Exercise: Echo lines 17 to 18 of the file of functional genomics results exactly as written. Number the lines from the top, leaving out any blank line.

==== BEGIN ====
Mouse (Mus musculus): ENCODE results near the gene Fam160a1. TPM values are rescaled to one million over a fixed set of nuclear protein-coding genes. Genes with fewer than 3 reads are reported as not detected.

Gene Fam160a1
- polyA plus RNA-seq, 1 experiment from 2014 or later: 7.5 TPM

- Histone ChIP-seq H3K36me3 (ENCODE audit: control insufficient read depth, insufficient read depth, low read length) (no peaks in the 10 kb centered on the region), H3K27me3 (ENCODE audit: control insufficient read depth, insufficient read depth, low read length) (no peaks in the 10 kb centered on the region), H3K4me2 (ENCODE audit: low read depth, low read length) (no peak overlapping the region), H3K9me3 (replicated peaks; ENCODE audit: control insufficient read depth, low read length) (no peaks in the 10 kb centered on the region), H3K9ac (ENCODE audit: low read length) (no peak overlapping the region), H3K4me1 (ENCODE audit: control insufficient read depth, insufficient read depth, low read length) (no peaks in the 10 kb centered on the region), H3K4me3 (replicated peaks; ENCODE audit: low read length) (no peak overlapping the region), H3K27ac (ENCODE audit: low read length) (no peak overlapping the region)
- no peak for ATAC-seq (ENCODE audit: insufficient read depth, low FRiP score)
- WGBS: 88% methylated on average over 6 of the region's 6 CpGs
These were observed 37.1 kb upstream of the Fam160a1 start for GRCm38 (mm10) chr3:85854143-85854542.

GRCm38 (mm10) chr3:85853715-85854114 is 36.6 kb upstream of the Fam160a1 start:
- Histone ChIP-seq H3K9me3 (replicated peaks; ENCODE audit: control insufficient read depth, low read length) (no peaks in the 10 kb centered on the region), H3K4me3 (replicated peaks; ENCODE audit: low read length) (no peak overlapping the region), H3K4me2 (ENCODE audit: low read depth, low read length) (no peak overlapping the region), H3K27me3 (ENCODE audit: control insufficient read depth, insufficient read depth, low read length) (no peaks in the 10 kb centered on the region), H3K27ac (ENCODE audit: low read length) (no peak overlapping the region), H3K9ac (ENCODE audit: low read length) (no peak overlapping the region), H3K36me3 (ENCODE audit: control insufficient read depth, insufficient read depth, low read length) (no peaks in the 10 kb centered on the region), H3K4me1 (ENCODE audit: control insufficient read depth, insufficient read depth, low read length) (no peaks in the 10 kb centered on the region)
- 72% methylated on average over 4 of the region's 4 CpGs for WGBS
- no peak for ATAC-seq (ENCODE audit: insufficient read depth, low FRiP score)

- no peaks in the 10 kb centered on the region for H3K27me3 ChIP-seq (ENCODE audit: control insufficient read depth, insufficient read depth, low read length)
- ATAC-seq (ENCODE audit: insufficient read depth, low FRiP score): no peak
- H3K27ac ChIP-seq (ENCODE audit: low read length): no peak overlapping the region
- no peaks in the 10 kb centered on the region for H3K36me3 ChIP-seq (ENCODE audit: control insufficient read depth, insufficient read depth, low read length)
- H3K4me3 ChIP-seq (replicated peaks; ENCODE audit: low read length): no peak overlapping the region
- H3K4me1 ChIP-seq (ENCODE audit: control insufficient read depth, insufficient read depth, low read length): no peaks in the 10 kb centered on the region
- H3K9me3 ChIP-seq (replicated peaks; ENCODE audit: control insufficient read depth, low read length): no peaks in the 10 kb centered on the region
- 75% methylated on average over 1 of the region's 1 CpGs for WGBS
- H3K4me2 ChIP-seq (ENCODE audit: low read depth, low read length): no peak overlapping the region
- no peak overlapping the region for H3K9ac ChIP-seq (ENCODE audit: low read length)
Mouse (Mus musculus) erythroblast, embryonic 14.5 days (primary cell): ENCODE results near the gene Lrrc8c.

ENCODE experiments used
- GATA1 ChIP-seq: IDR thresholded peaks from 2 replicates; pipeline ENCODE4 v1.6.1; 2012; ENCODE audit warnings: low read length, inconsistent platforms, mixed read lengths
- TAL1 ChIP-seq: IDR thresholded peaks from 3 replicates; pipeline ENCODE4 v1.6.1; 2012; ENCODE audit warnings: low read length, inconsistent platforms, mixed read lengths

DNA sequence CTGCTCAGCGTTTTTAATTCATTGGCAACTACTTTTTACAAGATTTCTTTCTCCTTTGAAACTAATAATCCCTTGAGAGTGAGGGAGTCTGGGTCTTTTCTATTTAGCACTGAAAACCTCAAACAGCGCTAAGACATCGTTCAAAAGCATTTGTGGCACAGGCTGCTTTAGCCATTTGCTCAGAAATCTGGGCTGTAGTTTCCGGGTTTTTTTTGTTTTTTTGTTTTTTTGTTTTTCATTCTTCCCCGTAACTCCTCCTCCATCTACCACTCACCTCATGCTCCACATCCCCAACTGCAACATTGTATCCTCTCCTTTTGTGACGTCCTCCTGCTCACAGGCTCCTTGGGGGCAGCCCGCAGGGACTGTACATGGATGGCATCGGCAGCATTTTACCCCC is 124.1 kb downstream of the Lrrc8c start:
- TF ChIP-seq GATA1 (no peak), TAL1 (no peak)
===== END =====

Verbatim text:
- H3K4me1 ChIP-seq (ENCODE audit: control insufficient read depth, insufficient read depth, low read length): no peaks in the 10 kb centered on the region
- H3K9me3 ChIP-seq (replicated peaks; ENCODE audit: control insufficient read depth, low read length): no peaks in the 10 kb centered on the region